Getting to know your VoIP System: One Feature at a Time
Also called: “call groups” and “hunt groups”.
What are VoIP Ring Groups for business VoIP phone service?
Ring Groups take incoming calls and automatically forward them to multiple extensions –which can either ring simultaneously, or in a sequence.
How do Ring Groups benefit you?
Ring groups for business telephone systems increase efficiency by ensuring that multiple staff members have an opportunity to answer incoming calls. This results in calls being answered faster.
Types of Ring Groups on Business VoIP Phone Systems
There are three common types: (we’ll go more in-depth we these in additional articles).
*For the following, a company has these extensions: (100, 101, 209 and 216).
- Simultaneous ring group – All extensions, in the group, will ring at the same time when a call comes in. The incoming call goes to the first person to answer.
The call will ring on: 100, 101, 209 and 216 at the same time.
- Sequential ring group (also called linear ring group or cascading ring group) – one phone rings at a time, and in a set order. Each phone will ring for a specified amount of time before moving on to the next extension.
The call will ring on: 100, then 101, then 209 and then extension 216.
- Circular ring group – this is very similar to the linear ring group, except, when the last extension is reached, the ringing will start again with the first extension, and continue until the call is answered.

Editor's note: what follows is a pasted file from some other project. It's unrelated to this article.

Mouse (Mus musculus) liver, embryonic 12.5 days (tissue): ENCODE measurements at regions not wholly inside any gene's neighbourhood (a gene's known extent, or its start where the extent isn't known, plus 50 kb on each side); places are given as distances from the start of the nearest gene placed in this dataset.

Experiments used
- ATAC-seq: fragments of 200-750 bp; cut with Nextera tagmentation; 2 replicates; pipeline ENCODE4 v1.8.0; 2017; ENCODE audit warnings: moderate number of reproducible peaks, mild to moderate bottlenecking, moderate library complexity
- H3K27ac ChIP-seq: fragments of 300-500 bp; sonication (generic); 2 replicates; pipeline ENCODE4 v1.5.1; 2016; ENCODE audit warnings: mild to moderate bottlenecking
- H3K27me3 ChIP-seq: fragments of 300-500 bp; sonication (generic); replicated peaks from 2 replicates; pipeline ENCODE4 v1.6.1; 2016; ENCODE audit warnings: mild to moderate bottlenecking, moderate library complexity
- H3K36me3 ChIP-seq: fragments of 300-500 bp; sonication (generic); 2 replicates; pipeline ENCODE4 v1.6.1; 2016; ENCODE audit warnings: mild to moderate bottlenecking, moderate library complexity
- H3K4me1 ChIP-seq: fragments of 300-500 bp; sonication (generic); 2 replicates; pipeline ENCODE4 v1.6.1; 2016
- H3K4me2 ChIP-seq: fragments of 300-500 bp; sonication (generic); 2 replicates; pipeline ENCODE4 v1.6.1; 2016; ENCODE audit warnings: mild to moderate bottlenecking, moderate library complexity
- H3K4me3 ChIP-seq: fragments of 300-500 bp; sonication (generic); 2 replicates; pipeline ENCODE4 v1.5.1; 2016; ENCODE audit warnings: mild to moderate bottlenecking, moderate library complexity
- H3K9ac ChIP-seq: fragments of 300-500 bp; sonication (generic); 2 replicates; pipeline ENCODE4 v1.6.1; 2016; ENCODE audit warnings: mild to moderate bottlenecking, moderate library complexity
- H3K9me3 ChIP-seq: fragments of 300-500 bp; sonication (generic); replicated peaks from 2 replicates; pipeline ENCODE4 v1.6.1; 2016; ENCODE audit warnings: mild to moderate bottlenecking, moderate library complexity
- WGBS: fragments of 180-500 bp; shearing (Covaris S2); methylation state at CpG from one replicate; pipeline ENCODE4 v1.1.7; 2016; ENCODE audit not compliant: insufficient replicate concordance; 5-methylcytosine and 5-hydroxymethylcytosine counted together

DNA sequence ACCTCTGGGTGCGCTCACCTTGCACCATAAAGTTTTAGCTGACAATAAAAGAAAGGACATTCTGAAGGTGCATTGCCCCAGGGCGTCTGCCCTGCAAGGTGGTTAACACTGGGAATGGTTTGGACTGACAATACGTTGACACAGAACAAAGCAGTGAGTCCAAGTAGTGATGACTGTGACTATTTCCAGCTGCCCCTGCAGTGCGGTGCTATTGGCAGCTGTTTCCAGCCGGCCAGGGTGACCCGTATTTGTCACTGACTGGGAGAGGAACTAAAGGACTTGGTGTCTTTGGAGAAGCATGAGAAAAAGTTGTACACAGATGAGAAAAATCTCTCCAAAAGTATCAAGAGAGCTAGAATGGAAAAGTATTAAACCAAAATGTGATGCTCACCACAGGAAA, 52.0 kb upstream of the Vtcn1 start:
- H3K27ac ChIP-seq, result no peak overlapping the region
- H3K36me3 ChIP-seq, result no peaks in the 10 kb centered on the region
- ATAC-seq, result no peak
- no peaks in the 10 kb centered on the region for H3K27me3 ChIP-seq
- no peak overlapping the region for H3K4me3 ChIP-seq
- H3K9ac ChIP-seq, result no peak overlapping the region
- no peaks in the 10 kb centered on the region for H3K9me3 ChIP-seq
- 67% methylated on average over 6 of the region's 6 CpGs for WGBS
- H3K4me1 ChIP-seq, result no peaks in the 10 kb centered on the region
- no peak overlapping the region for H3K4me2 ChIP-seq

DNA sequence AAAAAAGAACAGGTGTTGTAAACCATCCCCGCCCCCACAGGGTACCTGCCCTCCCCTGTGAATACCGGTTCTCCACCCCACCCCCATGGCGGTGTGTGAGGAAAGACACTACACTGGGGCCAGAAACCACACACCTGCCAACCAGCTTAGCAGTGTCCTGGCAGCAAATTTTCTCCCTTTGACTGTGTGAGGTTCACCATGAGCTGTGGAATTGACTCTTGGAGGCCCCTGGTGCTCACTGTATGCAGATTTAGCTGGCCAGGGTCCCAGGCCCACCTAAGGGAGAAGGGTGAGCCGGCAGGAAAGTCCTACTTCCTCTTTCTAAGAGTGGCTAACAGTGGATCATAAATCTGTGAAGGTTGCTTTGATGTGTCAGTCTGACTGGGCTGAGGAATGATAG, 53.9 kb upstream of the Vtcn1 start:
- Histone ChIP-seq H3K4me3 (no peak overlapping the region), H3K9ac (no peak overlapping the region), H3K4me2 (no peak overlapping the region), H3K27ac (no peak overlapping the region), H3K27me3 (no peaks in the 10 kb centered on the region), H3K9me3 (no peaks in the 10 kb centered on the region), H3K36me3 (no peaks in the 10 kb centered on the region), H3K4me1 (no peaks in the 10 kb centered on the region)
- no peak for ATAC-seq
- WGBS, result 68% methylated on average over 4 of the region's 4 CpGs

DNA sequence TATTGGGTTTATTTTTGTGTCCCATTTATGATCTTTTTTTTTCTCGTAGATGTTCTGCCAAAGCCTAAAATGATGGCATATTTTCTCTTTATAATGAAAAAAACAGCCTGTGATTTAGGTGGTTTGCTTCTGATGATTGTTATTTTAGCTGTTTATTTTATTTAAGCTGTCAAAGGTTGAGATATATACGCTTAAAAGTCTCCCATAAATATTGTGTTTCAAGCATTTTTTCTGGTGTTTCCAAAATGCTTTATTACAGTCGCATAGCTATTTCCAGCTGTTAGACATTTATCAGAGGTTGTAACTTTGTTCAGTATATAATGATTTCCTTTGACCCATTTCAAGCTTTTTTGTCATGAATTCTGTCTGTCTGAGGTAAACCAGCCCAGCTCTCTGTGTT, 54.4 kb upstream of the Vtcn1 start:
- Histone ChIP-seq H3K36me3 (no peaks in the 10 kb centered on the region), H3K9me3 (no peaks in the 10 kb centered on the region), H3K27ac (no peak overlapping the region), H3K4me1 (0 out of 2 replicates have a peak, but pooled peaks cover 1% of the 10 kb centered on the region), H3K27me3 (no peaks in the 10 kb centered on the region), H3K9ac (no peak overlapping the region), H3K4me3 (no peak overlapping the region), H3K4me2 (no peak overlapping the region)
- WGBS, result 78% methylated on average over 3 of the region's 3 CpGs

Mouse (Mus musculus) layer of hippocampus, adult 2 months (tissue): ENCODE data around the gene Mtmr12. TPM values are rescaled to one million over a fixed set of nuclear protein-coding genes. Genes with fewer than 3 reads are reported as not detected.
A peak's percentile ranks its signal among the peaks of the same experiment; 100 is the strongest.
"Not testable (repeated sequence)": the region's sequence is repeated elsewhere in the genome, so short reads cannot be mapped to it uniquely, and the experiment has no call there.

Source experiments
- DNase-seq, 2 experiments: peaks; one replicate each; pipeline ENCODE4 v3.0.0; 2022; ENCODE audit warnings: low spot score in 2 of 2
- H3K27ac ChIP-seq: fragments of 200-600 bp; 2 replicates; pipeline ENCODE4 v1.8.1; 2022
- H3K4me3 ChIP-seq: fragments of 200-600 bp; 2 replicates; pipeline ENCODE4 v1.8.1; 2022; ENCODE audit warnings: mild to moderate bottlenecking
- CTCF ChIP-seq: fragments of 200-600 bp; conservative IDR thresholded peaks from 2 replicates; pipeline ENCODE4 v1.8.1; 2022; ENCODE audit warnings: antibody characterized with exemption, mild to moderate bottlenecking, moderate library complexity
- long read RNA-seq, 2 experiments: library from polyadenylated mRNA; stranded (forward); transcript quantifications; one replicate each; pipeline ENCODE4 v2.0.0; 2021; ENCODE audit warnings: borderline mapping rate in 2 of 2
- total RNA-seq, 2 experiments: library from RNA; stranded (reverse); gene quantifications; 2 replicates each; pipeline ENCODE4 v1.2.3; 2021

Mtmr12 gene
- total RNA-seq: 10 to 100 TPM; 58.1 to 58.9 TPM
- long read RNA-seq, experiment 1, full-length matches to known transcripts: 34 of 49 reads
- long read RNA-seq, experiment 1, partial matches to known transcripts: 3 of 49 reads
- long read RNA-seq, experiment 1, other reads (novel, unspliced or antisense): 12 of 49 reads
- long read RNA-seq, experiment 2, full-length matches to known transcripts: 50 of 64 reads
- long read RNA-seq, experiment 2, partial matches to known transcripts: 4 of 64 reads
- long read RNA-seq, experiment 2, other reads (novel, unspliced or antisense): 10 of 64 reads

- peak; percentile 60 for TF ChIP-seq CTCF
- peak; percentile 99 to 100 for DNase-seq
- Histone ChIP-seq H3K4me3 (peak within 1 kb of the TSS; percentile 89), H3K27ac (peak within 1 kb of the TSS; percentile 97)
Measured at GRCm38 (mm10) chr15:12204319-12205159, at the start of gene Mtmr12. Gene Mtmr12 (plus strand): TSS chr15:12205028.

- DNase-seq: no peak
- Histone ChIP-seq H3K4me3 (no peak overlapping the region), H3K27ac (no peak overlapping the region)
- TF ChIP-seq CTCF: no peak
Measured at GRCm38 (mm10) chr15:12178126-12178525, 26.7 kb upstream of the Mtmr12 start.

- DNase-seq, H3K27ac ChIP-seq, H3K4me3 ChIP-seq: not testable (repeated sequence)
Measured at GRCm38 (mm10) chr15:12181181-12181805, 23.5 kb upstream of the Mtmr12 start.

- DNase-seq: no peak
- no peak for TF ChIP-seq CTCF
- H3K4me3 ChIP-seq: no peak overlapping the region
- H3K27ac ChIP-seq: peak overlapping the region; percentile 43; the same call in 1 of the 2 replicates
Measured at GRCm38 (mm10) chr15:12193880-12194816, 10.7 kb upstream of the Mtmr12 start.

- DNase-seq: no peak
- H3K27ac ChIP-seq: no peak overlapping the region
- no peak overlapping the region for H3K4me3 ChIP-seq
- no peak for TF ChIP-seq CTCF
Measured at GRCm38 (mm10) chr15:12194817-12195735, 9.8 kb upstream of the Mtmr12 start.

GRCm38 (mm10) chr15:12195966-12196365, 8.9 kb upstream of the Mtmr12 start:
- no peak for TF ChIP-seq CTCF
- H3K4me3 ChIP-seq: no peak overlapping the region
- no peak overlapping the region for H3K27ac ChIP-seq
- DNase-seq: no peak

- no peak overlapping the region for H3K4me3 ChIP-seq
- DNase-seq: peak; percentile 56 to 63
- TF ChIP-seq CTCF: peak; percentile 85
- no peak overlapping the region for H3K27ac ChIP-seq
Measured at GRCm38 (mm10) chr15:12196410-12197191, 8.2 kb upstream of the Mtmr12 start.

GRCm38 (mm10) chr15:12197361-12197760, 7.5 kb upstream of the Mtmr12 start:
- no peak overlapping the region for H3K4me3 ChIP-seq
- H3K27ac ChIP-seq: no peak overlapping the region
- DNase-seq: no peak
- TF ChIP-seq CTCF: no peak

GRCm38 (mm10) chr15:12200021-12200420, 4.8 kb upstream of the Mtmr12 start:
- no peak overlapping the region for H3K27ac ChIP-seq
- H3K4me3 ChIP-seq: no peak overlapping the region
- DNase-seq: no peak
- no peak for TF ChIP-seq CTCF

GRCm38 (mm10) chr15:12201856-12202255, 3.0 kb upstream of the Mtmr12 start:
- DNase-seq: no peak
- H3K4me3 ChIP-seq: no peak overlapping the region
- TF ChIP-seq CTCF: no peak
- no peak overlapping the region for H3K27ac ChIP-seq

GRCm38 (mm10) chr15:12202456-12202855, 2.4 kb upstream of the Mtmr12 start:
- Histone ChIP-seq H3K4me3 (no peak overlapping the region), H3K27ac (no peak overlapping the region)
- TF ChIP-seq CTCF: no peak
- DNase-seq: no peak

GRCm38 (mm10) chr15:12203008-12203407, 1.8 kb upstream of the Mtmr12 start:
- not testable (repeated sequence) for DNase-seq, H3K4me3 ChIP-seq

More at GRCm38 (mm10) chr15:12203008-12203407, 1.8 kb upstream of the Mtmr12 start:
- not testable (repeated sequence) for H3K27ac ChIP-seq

The call will ring on: 100, then 101, then 209, then extension 216. If 216 doesn’t answer, the call will go back to extension 100.
How do I use Ring Groups on my cloud based PBX system?
Ring groups are simple to set up once you know which extensions are to be included and how they should ring (see types of ring groups, below). If you need help figuring out how to set up your ring groups, according to your needs, contact us at (212) 290-2736.
Practical Applications of Ring Groups
- Can be used with an auto attendant. An auto attendant can send calls to ring groups and then each ring group can include various telephone numbers, extensions, or mobile phones. The opposite is also true: a ring group can forward calls to an auto attendant.
- Useful in call centers. When a customer calls a company, they can be greeted by an automated attendant. The customer will then select the desired department. Since each department has their own ring group, all of the phones in that department will ring when a call is sent there, and any member of that department can take the call.
- Ring groups help make sure calls are answered. Sequential ring groups work well in companies where one person is responsible for taking most of the phone calls. Incoming calls will first go to that person’s extension, but if they’re out of the office, the call will continue on to the next extension so that someone else can answer it.
- Ring groups can include phones that are on or off-site. This works well for businesses that have multiple locations, or for when employees work from home.
- Extensions can be included in more than one Ring Group. This is especially useful when an employee’s scope of work spans multiple departments.
- Ring groups can be associated with a telephone number, extensions –or an automated attendant can direct calls to various ring groups.
- If a simultaneous or sequential ring group is being used, and none of the extensions answer, then the system can be told to direct the call to voicemail, another extension, a cell phone, or even another ring group.
Next week, we’ll discuss Call Queues. Call Queues provide a way to manage calls when there are more incoming calls than people to answer them.